Absolutely. I’m a little embarrassed to say that about Amy Duncan’s behavior. Amy is my feminine side and Liz is me at home. I have two boys and it was just really fun for me to show I am an actress. Let’s wash the make up off change the hair and put frumpy clothes on me.
How do you balance work and home with kids?
I learned that in season 1 of Good Luck Charlie. I had just had a baby and I remember just missing him terribly all day. I was rocking him to sleep at night. I missed it at work. I’m not 100% there or here. So when I’m at work I work when I’m at home I’m home. I love doing sitcoms. There’s no better mom job than 30 minute sitcom work. There’s a regular schedule, you get 3 weeks on and 1 week off and 5 months hiatus.
What’s the one message for young girls to take away?
Your identity who you are comes from the inside. It doesn’t come from out here. Believe in yourself, it’s more than believing in yourself it’s knowing yourself and being okay with who you are and not looking for approval in others. And knowing when to call for back up. These ladies start out as polar opposites in this film. Liz and Laura’s character learn from this day and each other how to fill in their weak spots. They help each other grow immensely. Liz learns to ask for help and be giddy and a girl and not just a one woman show.
Will there be a sequel?
It’s pitched and as far as I’m concerned it’s in the works.
Did playing this change you?
Executive producing this helped me grow as a person. Acting in this helped me grow as an actress. You guys saw my bag of tricks I use them at home on my 5 year old. Then there’s the scene where you are outside that warehouse and I’m feeling like I’m playing her mom. You give yourself over to the process and surprise yourself. You trust yourself enough to go there.
Have your boys expressed any interest in acting?
My 5 year old wants to be like Mia. He wants to know why Mia’s on the red carpet with me all the time. Then he says “I want to be Charlie” and I said, “you can’t Mia’s Charlie.” Then he says, “he wants to be Good luck” and I’m like, “honey you are!” He’s great at pretending and make believe. When he’s old enough to drive himself he can go to the auditions.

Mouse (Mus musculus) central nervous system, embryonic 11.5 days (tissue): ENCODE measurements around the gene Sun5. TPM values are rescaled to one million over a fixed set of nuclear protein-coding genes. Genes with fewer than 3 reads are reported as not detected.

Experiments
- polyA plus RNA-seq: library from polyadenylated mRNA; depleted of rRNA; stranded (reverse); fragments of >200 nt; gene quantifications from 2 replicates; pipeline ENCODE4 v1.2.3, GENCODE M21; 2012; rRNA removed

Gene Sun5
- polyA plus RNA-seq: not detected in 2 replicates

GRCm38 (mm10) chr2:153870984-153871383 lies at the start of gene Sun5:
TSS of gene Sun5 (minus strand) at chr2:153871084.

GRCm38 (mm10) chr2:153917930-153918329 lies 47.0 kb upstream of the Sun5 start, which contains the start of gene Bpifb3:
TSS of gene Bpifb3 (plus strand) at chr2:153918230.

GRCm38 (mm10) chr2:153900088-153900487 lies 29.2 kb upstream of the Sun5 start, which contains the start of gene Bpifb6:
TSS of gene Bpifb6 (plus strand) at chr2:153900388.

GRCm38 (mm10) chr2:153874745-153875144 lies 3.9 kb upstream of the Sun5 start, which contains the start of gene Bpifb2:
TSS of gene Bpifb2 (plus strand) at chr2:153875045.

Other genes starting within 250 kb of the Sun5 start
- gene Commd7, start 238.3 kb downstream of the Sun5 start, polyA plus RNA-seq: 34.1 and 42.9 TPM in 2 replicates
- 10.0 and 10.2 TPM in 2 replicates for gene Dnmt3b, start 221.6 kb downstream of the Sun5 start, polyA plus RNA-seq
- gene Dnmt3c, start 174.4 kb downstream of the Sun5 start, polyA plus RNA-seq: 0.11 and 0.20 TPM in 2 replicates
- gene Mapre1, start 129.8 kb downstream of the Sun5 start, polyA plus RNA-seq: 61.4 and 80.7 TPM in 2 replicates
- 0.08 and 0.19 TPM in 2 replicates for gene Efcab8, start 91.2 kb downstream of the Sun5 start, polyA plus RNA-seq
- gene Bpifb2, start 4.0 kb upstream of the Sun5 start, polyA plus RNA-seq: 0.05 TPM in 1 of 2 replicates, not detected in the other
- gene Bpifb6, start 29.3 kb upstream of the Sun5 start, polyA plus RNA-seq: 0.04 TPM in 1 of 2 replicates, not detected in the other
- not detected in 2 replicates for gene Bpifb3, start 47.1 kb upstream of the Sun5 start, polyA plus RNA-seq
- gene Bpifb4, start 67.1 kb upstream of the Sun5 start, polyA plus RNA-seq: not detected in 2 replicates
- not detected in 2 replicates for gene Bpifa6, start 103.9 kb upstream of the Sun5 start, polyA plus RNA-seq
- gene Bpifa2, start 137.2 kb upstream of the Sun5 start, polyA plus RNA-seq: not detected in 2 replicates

Has he seen the movie yet?
He thinks anything I’m in is the most boring thing ever. He said, “You being the good luck charlie girl is the worst thing that ever happened to me. ” He doesn’t want to share me with the world. But then I explained we don’t have to wait in line at Disnseyland and he loves me being the Good Luck Charlie mom. What was your ? He’s seen the dailies as I’m going through them and what he took away was don’t touch the red button.
Does having kids affect you choosing roles?
Yes. Before GLC I had a series on HBO where I was on the wrong side of the tracks from Texas and there was racy scenes and it was a great show. Then HBO cancelled me and I cancelled them and decided to create life. Then I got a call about auditioning for a crime show where this family is going to be tortured. So I politely tell them it’s my child’s birthday and they understood. I should have told them no I passed because they called me back with an appointment for the next day. I don’t want to know what criminals think about. I don’t want to go there. I don’t want to go there in my mind where I had to envision my children being endangered like that. It’s not something I want to think about and I feel horrible for parents going through this. It guides me in that way for sure. I don’t want my kids turning the channel and see “Oh there’s my mom’s boob and she’s on that guy.” I don’t want that for my kids. So, yes I choose roles based on my kids.
What drove you to want to do a film about girls when you have boys?
Good question. We know our audience, right? It is girl power but there’s something in this for boys to love. It’s got a car chase and a suave debonair bad guy. I just think there’s something in this for everyone in the family. I originally passed on GLC. I waddle into the room and I see Eric Cramer there who’s such a seasoned actor. They explained to me that they want a family sitcom for the whole family. Then I signed up and did it and didn’t regret it.